England

West Mercia Police stop-and-account recording 'to stop'

A police stop and search operation
Image caption Police said community feedback had suggested the reports were 'far too long' and a 'waste of time'

West Mercia Police is to cease keeping records of everyone it stops and questions to help save money and reduce officers' paper work.

The campaign group StopWatch, which aims to hold police to account, said records allowed it to measure how stop-and-account powers were being used.

The force said recording was unpopular and no longer a government requirement.

A senior officer said its "disproportionate use" was a critical issue and pledged to continue consulting ethnic minorities.

The stated aim of stop-and-search is to prevent and detect crimes by allowing police to stop someone and search them.

But stop-and-account allows police to stop someone and ask them to account for their behaviour, presence, actions and possession of any items, but it does not authorise police to search them.

'Poor time use'

In a statement the force said: "Consultation of the public, and in particular West Mercia's black and minority ethnic community members, found the [stop-and-account] form was far too long and a poor use of time for both the public and police officers.

"As such, West Mercia Police intends to stop recording stop-and-account encounters in the near future.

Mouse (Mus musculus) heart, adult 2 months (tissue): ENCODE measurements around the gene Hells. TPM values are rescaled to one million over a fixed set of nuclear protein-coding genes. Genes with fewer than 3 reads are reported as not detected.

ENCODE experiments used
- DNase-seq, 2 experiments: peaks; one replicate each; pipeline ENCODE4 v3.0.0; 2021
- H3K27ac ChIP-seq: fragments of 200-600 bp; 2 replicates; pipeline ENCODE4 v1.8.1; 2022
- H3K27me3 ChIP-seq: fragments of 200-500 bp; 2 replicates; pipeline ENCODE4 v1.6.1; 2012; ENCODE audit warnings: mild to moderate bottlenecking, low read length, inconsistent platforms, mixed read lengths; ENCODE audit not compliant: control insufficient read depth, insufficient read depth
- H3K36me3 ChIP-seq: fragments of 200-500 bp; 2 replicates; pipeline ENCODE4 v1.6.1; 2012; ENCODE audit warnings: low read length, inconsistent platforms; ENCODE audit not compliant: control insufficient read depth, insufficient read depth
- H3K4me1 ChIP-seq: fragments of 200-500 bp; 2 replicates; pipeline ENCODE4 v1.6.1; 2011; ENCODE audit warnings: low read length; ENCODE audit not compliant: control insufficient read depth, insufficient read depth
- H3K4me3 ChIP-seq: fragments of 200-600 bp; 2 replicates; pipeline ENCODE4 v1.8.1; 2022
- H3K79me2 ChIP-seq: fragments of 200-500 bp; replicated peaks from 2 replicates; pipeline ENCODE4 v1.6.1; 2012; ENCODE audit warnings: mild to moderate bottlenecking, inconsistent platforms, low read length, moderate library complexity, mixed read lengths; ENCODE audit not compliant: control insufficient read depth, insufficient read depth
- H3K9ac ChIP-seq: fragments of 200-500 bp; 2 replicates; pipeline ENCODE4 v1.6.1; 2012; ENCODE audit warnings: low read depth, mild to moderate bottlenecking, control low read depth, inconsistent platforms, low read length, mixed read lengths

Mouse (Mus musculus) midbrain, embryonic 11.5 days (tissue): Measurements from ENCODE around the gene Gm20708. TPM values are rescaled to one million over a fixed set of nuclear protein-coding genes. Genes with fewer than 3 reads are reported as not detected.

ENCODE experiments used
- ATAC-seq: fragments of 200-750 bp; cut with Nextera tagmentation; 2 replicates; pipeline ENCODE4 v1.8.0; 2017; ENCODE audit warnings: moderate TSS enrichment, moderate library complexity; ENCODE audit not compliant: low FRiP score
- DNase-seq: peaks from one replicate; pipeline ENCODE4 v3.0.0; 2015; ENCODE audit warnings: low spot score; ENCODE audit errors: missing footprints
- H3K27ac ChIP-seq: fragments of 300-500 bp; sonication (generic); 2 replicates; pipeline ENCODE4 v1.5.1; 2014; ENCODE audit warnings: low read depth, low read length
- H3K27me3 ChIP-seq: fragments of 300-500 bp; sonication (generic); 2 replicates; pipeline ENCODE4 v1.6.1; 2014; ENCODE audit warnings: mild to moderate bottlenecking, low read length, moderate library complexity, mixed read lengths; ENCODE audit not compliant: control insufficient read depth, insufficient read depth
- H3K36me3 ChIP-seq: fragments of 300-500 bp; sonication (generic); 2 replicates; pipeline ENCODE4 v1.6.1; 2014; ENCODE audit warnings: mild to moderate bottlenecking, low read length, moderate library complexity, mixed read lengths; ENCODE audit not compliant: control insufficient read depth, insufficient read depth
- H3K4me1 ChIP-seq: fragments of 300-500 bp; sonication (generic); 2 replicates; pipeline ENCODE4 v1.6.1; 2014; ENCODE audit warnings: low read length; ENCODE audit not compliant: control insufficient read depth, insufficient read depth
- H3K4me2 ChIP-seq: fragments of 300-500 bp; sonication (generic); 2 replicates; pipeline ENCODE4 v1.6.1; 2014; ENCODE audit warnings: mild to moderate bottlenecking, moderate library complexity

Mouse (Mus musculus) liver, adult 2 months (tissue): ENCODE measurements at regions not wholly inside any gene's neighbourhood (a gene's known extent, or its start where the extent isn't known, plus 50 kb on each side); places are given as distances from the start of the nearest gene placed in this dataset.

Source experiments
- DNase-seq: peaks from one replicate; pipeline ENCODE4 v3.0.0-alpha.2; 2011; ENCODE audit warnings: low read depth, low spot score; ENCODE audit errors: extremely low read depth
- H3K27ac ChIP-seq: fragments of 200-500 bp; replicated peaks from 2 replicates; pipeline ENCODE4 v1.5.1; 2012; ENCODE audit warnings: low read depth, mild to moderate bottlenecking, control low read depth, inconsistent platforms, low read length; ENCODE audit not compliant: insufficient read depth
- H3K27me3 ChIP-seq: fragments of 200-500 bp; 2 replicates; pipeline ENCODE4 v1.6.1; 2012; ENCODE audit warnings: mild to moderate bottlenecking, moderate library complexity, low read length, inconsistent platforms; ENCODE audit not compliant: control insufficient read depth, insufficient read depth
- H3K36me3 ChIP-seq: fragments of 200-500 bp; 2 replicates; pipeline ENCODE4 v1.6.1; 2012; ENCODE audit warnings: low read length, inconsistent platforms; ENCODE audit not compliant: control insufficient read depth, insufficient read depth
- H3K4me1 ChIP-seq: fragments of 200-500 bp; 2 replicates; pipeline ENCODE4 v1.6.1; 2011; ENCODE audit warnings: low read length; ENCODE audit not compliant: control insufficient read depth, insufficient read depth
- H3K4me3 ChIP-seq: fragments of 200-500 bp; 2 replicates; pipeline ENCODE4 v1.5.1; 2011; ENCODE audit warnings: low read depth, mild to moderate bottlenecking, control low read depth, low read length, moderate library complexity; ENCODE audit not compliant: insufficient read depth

"West Mercia Police considers disproportionate use of stop-and-account as a critical and sensitive issue. We have been working hard for a number of years to tackle this issue and we are making progress."

Ch Insp Jim Baker said rather than being bureaucratically accountable, the force aimed to be democratically accountable and would continue to consult minority ethnic communities.

Image caption The Lawrence Inquiry found stops were the most complained about issue with police

He added: "If they, or other community members, voice any concerns about the use of stop-and-account in the future, we have the ability to re-instate the recording of these encounters."

StopWatch has called for the force to reconsider its decision and said that without official records, it would be hard to measure and identify potential cases of police harassment by officers who repeatedly stopped the same person or group of people.

Dr Michael Shiner, from the London School of Economics (LSE) and StopWatch, said Ministry of Justice records showed that African-Caribbean people living in the West Mercia, Avon and Somerset and Warwickshire Police force areas were up to three times more likely to face stop-and-account encounters than Caucasian people.

Race concerns

He said the reason race was recorded on stop-and-account forms was in direct response to specific concerns about the "over-policing of black communities," nationwide which he said had translated into urban disorder in the Brixton riots.

He said the The Stephen Lawrence Inquiry found that stop-and-account was one of the most complained about policing issues among black and ethnic minority communities nationally.

StopWatch said without recording the results of the stops, it would make it harder to measure the effectiveness of stop-and-account as a policing tool.

It said abandoning the Recording of stop and account also left officers more vulnerable to malicious complaints by people who claimed injury or property damage as a result of being stopped by police.

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